Old Woman (in verse): "What an odd speech! Though many a mile of mountain and river separate them, the way of a husband and wife whose hearts respond to one another with mutual care, is not far apart."
Old Woman: "There is Suminoye"
Old Man: "And there is Takasago"
Tomonari: "The fir-trees blend their hues."
Old Man: "And the spring air----"
Tomonari: "Is genial, while-----"
(Here the chorus strikes in with a canticle which is chanted as the indispensable accompaniment of every regular Japanese wedding, and is one of the best known passages in Japanese literature. Figures represetnting the two old folks under the fir-tree with brooms in their hands are, on such occasions, set out on a sort of tray. This is a favourite subject of the Japanese artist.)
"On the four seas still are the waves;
The world is at peace: soft blow the time-winds,
Rustling not the branches.
In such an age blest are the very firs,
In that they meet to grow old together.
Vain indeed are reverent upward looks;
Vain even are words to tell
Our thanks that we were born in such an age,
Rich with the bounty of our sovereign lord."
Old Man: "I hear the sound of the bell of Onoye, in Takasago."
"The dawn is near, and the hoar-frost falls
On the fir-tree twigs;
But its leaves' dark green suffer no change.
Morning and evening beneath its shade.
The leaves are swept away, yet they never fail.
True it is that these fir-trees shed not all their leaves;
Their verdure remains fresh for ages long,
As the Masaka trailing vine;
Even amongst evergreen trees---
The emblem of unchangeableness---
Exalted is their fame as a symbol to the end of time---
The fame of the fir-trees that have grown old together."
Tomonari: "and ye who have made known the bygone story of these ancient firs whose branches have indeed earned fame--tell me, I pray you, by what names are ye called."
Old Man and Old Woman: "Why conceal it longer? We are the spirits of the fir-trees of Takasago and Suminoye that have grown old together, manifested under the form of a married pair."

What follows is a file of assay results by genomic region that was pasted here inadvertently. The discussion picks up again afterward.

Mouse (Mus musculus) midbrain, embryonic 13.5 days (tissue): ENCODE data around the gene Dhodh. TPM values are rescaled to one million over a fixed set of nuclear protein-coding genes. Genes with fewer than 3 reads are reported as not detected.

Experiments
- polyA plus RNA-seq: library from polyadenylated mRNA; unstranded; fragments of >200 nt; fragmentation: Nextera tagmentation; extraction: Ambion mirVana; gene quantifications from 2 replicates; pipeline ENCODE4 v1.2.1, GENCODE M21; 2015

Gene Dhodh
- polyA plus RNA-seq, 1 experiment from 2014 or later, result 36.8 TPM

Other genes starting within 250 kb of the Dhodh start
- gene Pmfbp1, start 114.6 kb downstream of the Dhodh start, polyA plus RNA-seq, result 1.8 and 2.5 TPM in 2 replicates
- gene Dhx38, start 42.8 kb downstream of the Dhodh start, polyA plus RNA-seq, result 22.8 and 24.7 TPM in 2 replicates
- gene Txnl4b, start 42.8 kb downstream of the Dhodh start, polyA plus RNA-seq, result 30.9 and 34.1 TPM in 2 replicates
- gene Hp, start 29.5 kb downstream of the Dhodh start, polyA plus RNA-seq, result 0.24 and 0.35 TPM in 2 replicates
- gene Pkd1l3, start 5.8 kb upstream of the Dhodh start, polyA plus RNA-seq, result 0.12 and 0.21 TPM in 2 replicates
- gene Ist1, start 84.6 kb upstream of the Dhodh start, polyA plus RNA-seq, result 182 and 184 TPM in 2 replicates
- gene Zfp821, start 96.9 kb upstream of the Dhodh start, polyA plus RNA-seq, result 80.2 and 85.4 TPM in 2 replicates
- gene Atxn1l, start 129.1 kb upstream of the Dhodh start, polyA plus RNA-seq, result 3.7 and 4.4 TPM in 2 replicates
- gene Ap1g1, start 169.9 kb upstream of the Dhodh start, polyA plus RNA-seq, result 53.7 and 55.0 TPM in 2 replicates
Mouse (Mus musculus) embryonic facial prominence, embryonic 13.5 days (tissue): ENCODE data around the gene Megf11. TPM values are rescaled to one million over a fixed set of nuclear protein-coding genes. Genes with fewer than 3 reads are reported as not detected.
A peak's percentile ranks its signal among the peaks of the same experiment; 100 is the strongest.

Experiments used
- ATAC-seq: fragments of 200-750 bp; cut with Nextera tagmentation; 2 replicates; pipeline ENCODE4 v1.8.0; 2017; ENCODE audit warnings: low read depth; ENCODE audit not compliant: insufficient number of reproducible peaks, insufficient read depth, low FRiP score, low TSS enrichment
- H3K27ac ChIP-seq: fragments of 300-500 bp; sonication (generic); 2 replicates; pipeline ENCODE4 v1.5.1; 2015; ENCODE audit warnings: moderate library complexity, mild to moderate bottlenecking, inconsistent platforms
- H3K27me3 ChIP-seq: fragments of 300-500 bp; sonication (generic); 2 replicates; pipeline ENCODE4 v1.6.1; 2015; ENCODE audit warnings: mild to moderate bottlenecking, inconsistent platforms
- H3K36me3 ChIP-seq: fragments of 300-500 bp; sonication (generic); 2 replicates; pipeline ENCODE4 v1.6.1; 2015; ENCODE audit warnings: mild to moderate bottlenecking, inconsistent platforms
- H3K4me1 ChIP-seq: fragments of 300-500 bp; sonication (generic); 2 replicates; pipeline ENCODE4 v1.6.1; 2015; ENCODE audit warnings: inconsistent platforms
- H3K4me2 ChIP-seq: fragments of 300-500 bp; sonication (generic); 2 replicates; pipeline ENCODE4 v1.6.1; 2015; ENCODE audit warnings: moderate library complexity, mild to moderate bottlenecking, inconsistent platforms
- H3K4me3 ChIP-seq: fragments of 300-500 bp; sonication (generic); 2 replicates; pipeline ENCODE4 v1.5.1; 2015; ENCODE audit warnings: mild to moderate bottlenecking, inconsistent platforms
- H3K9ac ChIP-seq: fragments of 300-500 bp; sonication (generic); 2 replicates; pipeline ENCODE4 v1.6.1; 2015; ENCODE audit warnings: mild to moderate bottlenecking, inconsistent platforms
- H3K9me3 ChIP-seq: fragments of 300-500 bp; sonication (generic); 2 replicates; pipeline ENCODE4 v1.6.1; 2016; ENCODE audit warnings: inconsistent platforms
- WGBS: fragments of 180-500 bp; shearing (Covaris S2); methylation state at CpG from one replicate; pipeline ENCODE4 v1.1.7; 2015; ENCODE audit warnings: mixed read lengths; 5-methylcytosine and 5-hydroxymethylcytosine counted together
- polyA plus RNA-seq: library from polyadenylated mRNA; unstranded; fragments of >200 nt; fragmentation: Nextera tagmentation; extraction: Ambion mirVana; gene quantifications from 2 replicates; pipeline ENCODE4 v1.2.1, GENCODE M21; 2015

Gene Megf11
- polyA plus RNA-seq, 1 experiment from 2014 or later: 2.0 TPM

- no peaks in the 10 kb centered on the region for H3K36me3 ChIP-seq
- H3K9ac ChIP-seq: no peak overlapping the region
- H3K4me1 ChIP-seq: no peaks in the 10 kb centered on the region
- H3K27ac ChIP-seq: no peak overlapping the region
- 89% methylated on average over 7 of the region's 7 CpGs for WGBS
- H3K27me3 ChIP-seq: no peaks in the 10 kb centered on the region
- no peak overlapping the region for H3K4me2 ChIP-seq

"Wonderful! A miracle wrought by the fir-trees of this famous place!"
Old Man and Old Woman: "Plants and trees are without souls--"
"Yet in this august reign--"
Old Man and Old Woman: "Even for plants and trees--"
"Good it is to live for ever and ever in this land
Of our great sovereign, under his rule.
to Sumiyoshi, therefore, he would now take his way
And there wait upon [the god].
He embarks in a fisher's boat that lies by the beach, where the waves of evening roll,
And spreading his sail to the favouring breeze,
Puts out into the deep,
Puts out into the deep.
Tomonari: "From Takasago I set sail in this skiff that lies by the shore,
And put forth with the tide that goes out with the moon.
I pass under the lee of Awaji's shore,
I leave far behind me Naruwo,
And now I have arrived at Suminoye."
(the god of Sumiyoshi appears, and enters into a poetical dialogue with the chorus.)
"We give thanks for this manifestation;
Ever anew we will worship thy spirit with sacred dance
By Sumiyoshi's pure moonlight.
* * * * * *
And now, world without end,
The extended arms of the dancing maidens in sacerdotal robes will expel noxious influences;
Their hands folded to rest in their bosoms will embrace all good fortune;
The hymn of a thousand autumns will draw down blessings on the people,
And the song of then thousand years prolong our sovereign's life.
And all the while,
The voice of the breeze,
As it blows through the firs
That grow old together,
Will yield us delight."